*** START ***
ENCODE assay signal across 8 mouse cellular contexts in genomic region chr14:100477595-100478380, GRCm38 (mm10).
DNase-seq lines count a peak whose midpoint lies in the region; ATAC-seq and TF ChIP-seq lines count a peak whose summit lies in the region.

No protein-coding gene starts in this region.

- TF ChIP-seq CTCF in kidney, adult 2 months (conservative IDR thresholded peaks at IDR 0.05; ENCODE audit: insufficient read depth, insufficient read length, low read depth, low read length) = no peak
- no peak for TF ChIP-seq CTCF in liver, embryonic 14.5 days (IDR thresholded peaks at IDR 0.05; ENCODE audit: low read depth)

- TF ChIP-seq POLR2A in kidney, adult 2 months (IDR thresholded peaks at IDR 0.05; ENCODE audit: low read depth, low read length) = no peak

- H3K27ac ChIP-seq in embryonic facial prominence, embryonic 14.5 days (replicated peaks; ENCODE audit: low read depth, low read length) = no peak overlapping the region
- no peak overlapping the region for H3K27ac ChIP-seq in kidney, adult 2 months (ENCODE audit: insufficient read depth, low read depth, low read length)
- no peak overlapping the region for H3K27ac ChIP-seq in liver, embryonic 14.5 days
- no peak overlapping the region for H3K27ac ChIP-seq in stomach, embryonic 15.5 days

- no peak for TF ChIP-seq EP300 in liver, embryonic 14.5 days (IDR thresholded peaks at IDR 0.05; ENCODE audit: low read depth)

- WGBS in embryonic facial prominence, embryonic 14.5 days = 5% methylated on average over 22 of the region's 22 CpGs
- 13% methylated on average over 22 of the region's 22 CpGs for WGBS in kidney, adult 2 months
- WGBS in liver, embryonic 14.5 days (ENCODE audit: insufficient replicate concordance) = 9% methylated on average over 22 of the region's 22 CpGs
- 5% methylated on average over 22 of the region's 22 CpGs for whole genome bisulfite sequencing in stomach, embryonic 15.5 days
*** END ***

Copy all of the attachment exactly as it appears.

ENCODE assay signal across 8 mouse cellular contexts in genomic region chr14:100477595-100478380, GRCm38 (mm10).
DNase-seq lines count a peak whose midpoint lies in the region; ATAC-seq and TF ChIP-seq lines count a peak whose summit lies in the region.

No protein-coding gene starts in this region.

- TF ChIP-seq CTCF in kidney, adult 2 months (conservative IDR thresholded peaks at IDR 0.05; ENCODE audit: insufficient read depth, insufficient read length, low read depth, low read length) = no peak
- no peak for TF ChIP-seq CTCF in liver, embryonic 14.5 days (IDR thresholded peaks at IDR 0.05; ENCODE audit: low read depth)

- TF ChIP-seq POLR2A in kidney, adult 2 months (IDR thresholded peaks at IDR 0.05; ENCODE audit: low read depth, low read length) = no peak

- H3K27ac ChIP-seq in embryonic facial prominence, embryonic 14.5 days (replicated peaks; ENCODE audit: low read depth, low read length) = no peak overlapping the region
- no peak overlapping the region for H3K27ac ChIP-seq in kidney, adult 2 months (ENCODE audit: insufficient read depth, low read depth, low read length)
- no peak overlapping the region for H3K27ac ChIP-seq in liver, embryonic 14.5 days
- no peak overlapping the region for H3K27ac ChIP-seq in stomach, embryonic 15.5 days

- no peak for TF ChIP-seq EP300 in liver, embryonic 14.5 days (IDR thresholded peaks at IDR 0.05; ENCODE audit: low read depth)

- WGBS in embryonic facial prominence, embryonic 14.5 days = 5% methylated on average over 22 of the region's 22 CpGs
- 13% methylated on average over 22 of the region's 22 CpGs for WGBS in kidney, adult 2 months
- WGBS in liver, embryonic 14.5 days (ENCODE audit: insufficient replicate concordance) = 9% methylated on average over 22 of the region's 22 CpGs
- 5% methylated on average over 22 of the region's 22 CpGs for whole genome bisulfite sequencing in stomach, embryonic 15.5 days